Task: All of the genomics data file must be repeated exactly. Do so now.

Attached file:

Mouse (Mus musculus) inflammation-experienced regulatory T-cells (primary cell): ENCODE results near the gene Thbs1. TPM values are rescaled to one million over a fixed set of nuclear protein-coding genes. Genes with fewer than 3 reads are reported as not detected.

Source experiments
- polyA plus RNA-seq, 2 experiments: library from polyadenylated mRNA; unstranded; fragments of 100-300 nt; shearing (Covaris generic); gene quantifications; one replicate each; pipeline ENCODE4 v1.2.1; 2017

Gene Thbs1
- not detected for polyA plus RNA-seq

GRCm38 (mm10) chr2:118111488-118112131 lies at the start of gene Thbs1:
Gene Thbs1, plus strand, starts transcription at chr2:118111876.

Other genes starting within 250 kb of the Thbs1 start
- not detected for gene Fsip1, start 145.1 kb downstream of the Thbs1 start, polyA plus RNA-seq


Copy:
Mouse (Mus musculus) inflammation-experienced regulatory T-cells (primary cell): ENCODE results near the gene Thbs1. TPM values are rescaled to one million over a fixed set of nuclear protein-coding genes. Genes with fewer than 3 reads are reported as not detected.

Source experiments
- polyA plus RNA-seq, 2 experiments: library from polyadenylated mRNA; unstranded; fragments of 100-300 nt; shearing (Covaris generic); gene quantifications; one replicate each; pipeline ENCODE4 v1.2.1; 2017

Gene Thbs1
- not detected for polyA plus RNA-seq

GRCm38 (mm10) chr2:118111488-118112131 lies at the start of gene Thbs1:
Gene Thbs1, plus strand, starts transcription at chr2:118111876.

Other genes starting within 250 kb of the Thbs1 start
- not detected for gene Fsip1, start 145.1 kb downstream of the Thbs1 start, polyA plus RNA-seq